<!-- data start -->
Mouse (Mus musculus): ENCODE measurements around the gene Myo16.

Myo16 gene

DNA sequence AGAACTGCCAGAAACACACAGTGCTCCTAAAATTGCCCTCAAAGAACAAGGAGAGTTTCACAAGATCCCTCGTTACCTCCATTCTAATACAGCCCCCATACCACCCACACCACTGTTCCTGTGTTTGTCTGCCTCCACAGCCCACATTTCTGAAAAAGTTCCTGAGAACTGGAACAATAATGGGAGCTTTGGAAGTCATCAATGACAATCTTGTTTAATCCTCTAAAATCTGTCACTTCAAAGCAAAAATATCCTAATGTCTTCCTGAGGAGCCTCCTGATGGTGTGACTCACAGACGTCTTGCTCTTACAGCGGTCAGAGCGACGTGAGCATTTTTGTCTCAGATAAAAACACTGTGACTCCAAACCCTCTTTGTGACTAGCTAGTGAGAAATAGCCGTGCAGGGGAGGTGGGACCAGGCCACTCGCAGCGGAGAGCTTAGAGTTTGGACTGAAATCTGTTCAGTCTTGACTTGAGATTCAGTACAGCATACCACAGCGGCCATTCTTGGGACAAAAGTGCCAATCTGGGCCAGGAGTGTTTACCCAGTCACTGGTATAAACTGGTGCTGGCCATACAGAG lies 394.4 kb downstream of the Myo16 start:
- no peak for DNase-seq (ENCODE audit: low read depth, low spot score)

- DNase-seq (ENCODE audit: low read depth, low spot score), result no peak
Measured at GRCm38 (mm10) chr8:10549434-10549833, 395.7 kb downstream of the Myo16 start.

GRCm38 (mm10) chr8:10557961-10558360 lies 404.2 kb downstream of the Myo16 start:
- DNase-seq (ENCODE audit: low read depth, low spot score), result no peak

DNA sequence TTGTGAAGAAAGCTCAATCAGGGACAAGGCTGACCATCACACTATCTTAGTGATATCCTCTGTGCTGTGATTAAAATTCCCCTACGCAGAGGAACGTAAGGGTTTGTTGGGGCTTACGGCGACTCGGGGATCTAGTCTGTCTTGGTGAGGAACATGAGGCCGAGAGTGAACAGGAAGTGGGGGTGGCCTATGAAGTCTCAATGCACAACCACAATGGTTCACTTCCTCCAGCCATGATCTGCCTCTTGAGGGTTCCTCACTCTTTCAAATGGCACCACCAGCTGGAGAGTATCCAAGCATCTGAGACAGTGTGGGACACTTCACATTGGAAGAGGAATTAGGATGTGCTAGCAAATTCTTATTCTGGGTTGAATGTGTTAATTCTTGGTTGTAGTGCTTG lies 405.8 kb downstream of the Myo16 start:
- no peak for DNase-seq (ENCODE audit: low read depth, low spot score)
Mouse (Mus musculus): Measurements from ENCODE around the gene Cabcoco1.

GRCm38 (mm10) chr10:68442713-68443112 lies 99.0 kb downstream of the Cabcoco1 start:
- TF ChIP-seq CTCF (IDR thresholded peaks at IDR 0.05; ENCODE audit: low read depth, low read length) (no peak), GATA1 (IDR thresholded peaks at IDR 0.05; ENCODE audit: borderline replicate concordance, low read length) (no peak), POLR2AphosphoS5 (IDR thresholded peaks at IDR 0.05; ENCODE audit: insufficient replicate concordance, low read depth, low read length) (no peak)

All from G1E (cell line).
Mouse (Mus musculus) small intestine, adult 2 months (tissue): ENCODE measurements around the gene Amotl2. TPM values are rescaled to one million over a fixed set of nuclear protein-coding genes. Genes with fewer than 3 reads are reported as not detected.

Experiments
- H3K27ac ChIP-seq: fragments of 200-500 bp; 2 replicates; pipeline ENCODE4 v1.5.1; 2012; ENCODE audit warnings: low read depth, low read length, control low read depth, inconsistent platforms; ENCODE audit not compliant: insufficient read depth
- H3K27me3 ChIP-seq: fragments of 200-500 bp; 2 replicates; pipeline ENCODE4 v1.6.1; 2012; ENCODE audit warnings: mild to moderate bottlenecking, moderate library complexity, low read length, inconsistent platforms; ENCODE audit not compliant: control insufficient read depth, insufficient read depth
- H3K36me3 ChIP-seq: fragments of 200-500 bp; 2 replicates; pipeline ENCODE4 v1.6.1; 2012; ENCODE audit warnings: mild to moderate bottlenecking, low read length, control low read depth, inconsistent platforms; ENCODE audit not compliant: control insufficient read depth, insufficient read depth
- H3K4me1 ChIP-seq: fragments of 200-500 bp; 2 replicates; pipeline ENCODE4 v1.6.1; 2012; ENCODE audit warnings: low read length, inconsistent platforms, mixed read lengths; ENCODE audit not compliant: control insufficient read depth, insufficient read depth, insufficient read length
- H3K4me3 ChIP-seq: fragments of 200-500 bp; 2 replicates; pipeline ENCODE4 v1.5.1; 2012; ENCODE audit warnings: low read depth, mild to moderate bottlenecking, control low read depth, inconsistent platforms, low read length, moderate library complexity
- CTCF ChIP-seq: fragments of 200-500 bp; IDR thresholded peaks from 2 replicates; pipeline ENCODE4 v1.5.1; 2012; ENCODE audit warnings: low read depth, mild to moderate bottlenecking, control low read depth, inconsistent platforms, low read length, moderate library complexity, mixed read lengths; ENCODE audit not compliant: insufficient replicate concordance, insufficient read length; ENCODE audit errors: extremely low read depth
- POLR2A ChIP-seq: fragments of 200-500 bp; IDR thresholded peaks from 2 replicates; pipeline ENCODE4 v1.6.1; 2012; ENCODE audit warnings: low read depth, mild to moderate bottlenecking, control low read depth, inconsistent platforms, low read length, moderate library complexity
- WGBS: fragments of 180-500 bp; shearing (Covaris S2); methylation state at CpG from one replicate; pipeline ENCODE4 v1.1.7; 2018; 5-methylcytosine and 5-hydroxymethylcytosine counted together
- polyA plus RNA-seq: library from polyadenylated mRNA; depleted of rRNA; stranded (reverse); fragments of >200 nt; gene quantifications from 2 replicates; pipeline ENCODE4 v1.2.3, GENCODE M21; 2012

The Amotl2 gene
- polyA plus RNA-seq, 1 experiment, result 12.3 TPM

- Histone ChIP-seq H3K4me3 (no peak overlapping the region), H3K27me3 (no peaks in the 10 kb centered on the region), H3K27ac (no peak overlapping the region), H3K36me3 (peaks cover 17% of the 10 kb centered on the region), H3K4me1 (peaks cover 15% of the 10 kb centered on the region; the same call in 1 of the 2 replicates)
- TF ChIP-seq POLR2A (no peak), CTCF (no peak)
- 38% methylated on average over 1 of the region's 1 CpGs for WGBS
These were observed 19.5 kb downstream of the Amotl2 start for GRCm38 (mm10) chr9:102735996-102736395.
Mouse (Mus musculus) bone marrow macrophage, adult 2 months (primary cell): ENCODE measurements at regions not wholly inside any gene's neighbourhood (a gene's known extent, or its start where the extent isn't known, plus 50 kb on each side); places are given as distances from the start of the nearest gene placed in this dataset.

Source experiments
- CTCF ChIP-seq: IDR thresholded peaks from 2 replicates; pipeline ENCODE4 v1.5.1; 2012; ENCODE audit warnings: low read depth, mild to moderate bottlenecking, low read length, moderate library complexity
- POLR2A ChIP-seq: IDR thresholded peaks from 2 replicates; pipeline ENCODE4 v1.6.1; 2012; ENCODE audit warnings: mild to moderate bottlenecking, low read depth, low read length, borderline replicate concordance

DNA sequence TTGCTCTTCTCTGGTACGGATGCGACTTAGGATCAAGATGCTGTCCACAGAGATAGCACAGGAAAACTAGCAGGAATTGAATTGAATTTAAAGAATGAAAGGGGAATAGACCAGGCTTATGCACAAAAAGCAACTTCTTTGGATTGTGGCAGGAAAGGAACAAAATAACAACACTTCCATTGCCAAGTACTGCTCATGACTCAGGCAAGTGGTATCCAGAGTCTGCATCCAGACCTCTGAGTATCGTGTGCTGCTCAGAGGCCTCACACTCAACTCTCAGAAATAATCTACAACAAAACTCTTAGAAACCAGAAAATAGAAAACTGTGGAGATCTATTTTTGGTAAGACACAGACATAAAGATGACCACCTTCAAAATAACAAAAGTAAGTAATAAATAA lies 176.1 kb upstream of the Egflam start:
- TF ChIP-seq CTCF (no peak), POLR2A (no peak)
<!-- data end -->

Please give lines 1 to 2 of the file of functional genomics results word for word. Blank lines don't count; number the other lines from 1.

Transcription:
Mouse (Mus musculus): ENCODE measurements around the gene Myo16.

Myo16 gene